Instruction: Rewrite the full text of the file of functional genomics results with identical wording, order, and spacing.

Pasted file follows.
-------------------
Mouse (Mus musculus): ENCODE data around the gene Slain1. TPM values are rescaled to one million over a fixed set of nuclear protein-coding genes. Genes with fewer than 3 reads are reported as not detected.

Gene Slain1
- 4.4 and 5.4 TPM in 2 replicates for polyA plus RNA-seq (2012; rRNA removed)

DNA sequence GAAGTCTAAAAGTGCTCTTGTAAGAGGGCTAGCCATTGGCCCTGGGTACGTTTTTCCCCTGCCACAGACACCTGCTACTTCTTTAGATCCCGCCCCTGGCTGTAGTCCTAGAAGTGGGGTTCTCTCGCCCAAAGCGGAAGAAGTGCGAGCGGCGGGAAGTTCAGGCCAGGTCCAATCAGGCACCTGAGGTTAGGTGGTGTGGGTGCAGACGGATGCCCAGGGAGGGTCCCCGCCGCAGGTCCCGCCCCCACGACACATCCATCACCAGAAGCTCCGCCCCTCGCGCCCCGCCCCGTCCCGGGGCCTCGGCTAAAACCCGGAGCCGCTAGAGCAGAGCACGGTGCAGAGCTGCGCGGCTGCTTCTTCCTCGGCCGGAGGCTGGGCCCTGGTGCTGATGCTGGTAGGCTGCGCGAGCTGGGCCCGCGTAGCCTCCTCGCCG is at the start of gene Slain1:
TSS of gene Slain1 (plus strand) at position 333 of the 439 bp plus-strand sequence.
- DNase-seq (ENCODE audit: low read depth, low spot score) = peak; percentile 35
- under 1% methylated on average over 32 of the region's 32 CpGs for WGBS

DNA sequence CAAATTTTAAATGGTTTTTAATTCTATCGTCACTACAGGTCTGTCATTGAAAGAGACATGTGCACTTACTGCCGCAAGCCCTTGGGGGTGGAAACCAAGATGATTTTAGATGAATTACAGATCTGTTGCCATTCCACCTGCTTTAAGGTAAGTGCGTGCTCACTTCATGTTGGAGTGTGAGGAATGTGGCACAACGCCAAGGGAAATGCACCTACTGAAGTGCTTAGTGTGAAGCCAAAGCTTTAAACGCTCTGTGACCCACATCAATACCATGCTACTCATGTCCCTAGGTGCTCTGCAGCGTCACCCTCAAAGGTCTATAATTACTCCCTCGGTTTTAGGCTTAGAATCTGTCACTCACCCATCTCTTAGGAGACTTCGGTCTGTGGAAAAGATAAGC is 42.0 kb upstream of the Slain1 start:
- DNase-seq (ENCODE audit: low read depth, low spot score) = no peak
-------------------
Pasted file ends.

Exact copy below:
Mouse (Mus musculus): ENCODE data around the gene Slain1. TPM values are rescaled to one million over a fixed set of nuclear protein-coding genes. Genes with fewer than 3 reads are reported as not detected.

Gene Slain1
- 4.4 and 5.4 TPM in 2 replicates for polyA plus RNA-seq (2012; rRNA removed)

DNA sequence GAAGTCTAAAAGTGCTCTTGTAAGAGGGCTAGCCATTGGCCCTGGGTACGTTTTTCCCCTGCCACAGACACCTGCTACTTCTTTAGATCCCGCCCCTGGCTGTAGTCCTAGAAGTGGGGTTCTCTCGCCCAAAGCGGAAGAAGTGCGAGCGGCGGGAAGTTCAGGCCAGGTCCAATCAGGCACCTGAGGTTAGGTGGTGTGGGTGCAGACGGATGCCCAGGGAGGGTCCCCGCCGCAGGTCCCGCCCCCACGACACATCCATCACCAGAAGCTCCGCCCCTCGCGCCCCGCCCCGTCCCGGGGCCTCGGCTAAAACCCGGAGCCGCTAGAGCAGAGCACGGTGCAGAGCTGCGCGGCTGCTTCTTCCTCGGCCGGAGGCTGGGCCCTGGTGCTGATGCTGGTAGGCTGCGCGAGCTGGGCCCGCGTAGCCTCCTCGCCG is at the start of gene Slain1:
TSS of gene Slain1 (plus strand) at position 333 of the 439 bp plus-strand sequence.
- DNase-seq (ENCODE audit: low read depth, low spot score) = peak; percentile 35
- under 1% methylated on average over 32 of the region's 32 CpGs for WGBS

DNA sequence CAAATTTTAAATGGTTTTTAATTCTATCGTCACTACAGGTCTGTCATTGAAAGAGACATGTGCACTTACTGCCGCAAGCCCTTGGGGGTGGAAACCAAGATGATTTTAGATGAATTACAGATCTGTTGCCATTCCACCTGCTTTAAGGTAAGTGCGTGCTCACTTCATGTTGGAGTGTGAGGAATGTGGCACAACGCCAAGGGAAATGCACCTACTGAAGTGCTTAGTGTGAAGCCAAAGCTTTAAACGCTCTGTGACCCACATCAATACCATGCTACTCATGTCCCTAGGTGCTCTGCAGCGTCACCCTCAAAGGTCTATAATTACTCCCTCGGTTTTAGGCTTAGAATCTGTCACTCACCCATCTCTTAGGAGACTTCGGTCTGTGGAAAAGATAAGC is 42.0 kb upstream of the Slain1 start:
- DNase-seq (ENCODE audit: low read depth, low spot score) = no peak